By Monica Alonzo
By Stephen Lemons
By Jason P. Woodbury
By Dulce Paloma Baltazar Pedraza
By Ray Stern
By Pete Kotz
By Monica Alonzo
By New Times
From the beginning of his public career, Fife Symington has managed to survive amid a morass of white-collar-fraud allegations.
Though they tarnished him, all of the scandals came with bravura denials from Symington that inspired the faithful.
There was always an excuse and, in the case of Richard Romley's investigation of the bid-rigging at Project SLIM, there was even official absolution.
Federal investigators expanded their grand jury investigation of suspected Symington corruption to include Project SLIM.
If the feds enlarged their scope of interest regarding the governor, the same could not be said for the local press.
There was not a single, detailed analysis in any Arizona newspaper of how the county attorney's investigation of Project SLIM ignored or avoided important, damning evidence--essentially, went in the tank. Nor did any news organization look in depth at the attorney general's success and how it was achieved.
Though a team of reporters from the Arizona Republic asked to look at the voluminous files of the attorney general's Project SLIM probe, which were now public record, the review was cursory. Nothing was published.
There was greater negligence, however. No daily news organization used the Project SLIM files as a jumping-off point to examine the relationship between Governor Symington and his accountants, Coopers & Lybrand.
The daily press was satisfied. If there had been bid-rigging--and the press resolutely stuck to the line that none had been admitted in the attorney general's settlements--the reported friendship of Symington, Coopers partner John Yeoman and Symington lieutenant George Leckie had been the only motive.
The corruption of Project SLIM, however, appeared to be much more complex than simple cronyism. In fact, there were many indications that the SLIM contracts given to Coopers & Lybrand involved a quid pro quo--that is, a financial benefit for Symington.
The relationship between Symington and Coopers & Lybrand was long-standing and surrounded by suggestions of impropriety.
The accounting firm did much more than simply supply one of its partners, Yeoman, as Symington's campaign treasurer.
Coopers & Lybrand had informally advised Symington on his early financial statements, when he was a young developer on the rise. The firm later supplied signed, official financial reports.
This critical paperwork served as the basis for lending institutions to fund Symington's multimillion-dollar high-rises.
And when creditors closed in on the highly leveraged Symington, it was Coopers & Lybrand that supplied the crucial financial reports that declared the governor unable to repay his debts.
In 1990, when trying to obtain a $10 million loan for the Mercado, a downtown Phoenix minimall, Symington reported a net worth of $12 million. One year later, in a financial statement reviewed by Coopers & Lybrand, the governor told a lender seeking repayment that he had debts of $23 million.
Thus armed, Symington maneuvered adroitly with his financial adversaries. His attorneys persuaded the Resolution Trust Corporation to forgo a lawsuit against the governor after his failed developments helped crater Southwest Savings and Loan, costing taxpayers nearly $1 billion.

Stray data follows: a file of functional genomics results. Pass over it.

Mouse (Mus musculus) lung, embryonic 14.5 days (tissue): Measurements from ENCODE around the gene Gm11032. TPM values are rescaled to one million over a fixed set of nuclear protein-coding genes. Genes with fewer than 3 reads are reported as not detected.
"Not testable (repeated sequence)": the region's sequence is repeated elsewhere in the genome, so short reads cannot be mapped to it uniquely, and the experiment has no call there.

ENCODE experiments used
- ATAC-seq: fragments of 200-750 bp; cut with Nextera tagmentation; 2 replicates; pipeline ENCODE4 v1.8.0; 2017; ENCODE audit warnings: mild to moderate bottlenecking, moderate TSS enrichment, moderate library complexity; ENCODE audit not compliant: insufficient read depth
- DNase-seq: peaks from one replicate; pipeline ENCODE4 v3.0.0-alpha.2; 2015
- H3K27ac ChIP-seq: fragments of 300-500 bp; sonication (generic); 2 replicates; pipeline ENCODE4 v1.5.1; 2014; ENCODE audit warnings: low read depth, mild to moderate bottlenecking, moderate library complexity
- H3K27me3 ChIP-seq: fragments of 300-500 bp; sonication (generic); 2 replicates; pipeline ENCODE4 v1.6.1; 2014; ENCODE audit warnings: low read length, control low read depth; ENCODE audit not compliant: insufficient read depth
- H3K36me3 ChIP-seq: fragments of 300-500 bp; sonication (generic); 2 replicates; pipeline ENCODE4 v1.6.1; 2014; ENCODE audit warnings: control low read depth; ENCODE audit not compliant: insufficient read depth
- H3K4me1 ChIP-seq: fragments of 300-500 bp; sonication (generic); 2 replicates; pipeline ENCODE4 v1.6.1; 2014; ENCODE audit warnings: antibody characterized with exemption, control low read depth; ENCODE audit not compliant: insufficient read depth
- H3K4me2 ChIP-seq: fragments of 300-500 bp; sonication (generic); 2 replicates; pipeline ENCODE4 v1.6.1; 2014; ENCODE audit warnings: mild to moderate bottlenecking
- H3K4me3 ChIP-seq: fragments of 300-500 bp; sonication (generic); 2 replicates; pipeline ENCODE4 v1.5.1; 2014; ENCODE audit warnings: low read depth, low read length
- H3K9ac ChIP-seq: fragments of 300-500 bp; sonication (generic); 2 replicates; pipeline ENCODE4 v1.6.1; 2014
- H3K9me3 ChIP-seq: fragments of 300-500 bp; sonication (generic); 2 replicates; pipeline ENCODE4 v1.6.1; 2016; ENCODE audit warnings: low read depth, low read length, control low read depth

When New Times began to sort through Project SLIM investigative files, research focused less upon the friendship of Symington, Yeoman and Leckie, and more upon the possible quid pro quo between the governor and the accounting firm.
The question was obvious: Were state contracts awarded to the accounting firm in exchange for benefits the firm could give to the governor?
Research eventually showed that Coopers & Lybrand had forgiven more than a quarter of a million dollars in fees that Symington owed to the firm during the very period when $4.6 million in Project SLIM contracts was awarded to the Big Six accounting firm.
And there was other evidence strongly suggesting the Project SLIM bid-rigging had been accompanied by a bribe.
New Times' John Dougherty unearthed confidential, internal Coopers & Lybrand memorandums that tied Symington personally to the effort to steer the SLIM contracts to his accountants.
As bad as the bid-rigging was, and as laudable as the attorney general's investigation of it had been, the question of cronyism versus direct payoff was certainly not satisfied by the AG's probe.
But for Arizona media in general, the attorney general's Project SLIM settlement was the end of their curiosity.
As far as the Arizona media were concerned, the matter was closed, until and unless the federal grand jury provided answers for them.
On July 17, six days after Woods and Carey announced coming to terms with Coopers & Lybrand, Leckie also settled with the attorney general. In addition to paying a $25,000 fine, he, too, was precluded from doing business with the state.
Richard Romley was temporarily humiliated. For a brief period, columnists needled Romley with their opinion that the county attorney looked like a fool, if not the handmaiden of Governor Symington, for clearing the perpetrators of bid-rigging.
With surprising deftness, however, the county attorney played his own cards.
As Deborah Vasquez's allegations first played out in the Mesa Tribune for four weeks, the county attorney helped the story build steam.
Romley asked friendly state legislators to vent their frustration with the attorney general in the press, according to two sources directly involved, both of whom requested anonymity.